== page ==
Japanese eCommerce is a great opportunity for brands to exploit. But first you need to know what Japanese online shoppers are looking for. Explore how to sell online in Japan – with a deep dive on the sector’s biggest player, Rakuten.


In Japan, mobile is hugely popular. Conversion rates on mobile sites are high at 10%, and mCommerce accounts for 60% of all online purchases (source: Criteo). So any successful eCommerce strategy should take mCommerce into account.

Big eCommerce sites in Japan like Amazon, Rakuten and Zozotown have capitalized on this by launching their own mobile apps.


Fast delivery is a given in Japanese eCommerce. Customers in Japan expect to choose their own delivery dates and times for most purchases. So before you launch, make sure you’re able to provide a good range of delivery options.

For many years, Japan has enjoyed a low return rate. Since the return process is often overlooked, you could stand out by making it easy for customers to know how to return purchases.

Credit and debit card transactions make up 66% of online payments. But cash on delivery is also accepted at convenience stores (konbini) in Japan. This method is popular among teenagers who don’t yet have bank accounts, so offering this option is a great way to sell online to a younger demographic.


Japanese shoppers need a lot of assurance before committing to a purchase. You can build their trust by translating user reviews since users are valued more highly than experts as a source of information. 

It’s also common for Japanese restaurants and shops to list and rank their most popular dishes and products. These lists let customers know what others have chosen, tying in with Japan’s collectivist culture of peer acceptance and belonging.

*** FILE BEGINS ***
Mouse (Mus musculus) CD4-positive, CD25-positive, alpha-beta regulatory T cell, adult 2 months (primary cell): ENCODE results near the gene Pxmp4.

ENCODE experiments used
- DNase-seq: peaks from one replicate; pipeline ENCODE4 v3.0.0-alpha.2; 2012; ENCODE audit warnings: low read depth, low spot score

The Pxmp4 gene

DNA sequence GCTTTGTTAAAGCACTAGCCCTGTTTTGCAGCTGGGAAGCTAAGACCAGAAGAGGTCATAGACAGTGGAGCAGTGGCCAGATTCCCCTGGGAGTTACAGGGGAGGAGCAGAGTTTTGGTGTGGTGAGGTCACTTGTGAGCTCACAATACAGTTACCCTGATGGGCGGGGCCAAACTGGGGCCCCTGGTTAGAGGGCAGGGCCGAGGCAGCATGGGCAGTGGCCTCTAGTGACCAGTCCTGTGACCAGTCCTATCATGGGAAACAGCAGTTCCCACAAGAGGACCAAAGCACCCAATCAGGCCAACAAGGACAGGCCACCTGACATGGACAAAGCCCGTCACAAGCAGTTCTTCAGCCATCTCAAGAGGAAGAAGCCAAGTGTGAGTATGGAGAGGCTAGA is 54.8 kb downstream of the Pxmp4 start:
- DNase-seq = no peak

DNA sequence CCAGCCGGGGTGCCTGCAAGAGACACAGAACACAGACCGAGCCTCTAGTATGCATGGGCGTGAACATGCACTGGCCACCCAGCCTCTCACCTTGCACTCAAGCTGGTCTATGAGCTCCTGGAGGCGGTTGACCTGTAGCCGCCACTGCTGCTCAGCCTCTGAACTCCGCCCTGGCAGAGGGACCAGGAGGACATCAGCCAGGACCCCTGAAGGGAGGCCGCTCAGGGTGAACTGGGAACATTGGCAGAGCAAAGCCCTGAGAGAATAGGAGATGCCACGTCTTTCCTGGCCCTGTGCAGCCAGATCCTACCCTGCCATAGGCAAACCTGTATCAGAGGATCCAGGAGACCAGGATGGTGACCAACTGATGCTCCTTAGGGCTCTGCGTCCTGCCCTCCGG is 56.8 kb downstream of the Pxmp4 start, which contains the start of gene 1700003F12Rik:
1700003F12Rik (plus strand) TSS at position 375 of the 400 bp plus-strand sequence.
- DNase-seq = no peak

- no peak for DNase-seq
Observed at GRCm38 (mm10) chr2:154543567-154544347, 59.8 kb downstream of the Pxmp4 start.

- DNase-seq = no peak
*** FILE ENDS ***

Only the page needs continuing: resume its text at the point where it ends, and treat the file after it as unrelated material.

Japanese shoppers are reluctant to buy foreign products. And although their attitude has softened in recent years, just 32% of Japanese shoppers say they have bought from a foreign website.

This could be because Japan leads the world in its distrust of institutions. To break through this skepticism, you’ll need to build a strong brand image and provide high-quality service.


Japanese shoppers love earning loyalty points, so it’s worthwhile to develop your own reward scheme. It also encourages repeat purchases because customers build up or cash in the points they’ve earned.

Rakuten has a robust points system that links to user credit cards. This incentivizes the already loyal customer base to use the platform, and has helped it become Japan’s largest eCommerce site.


Often referred to as “The Amazon of Japan,” Rakuten has over 105 million users in Japan alone. That’s more than 80% of the population, making it a great platform to leverage the Japanese public.

Rakuten allows each brand to have a distinct image. Every seller has their own landing page, which takes shoppers directly to their store. It also allows you to have great flexibility with your site’s HTML.

Rakuten’s setup enables you to support return buyers, highlight sales and encourage add-on purchases. Given this design freedom, optimizing and localizing your content in Japan is a must.

Rakuten is a great way for international brands to make their debut. In fact, brands like North Face, Abercrombie and Burberry are popular on the platform.


When learning how to sell online in Japan, it’s important to keep in mind that Japanese shoppers have high expectations for authentic brands and excellent service. Leveraging Rakuten can also be a great way to keep your individual brand identity while having a presence on the biggest eCommerce site in the country.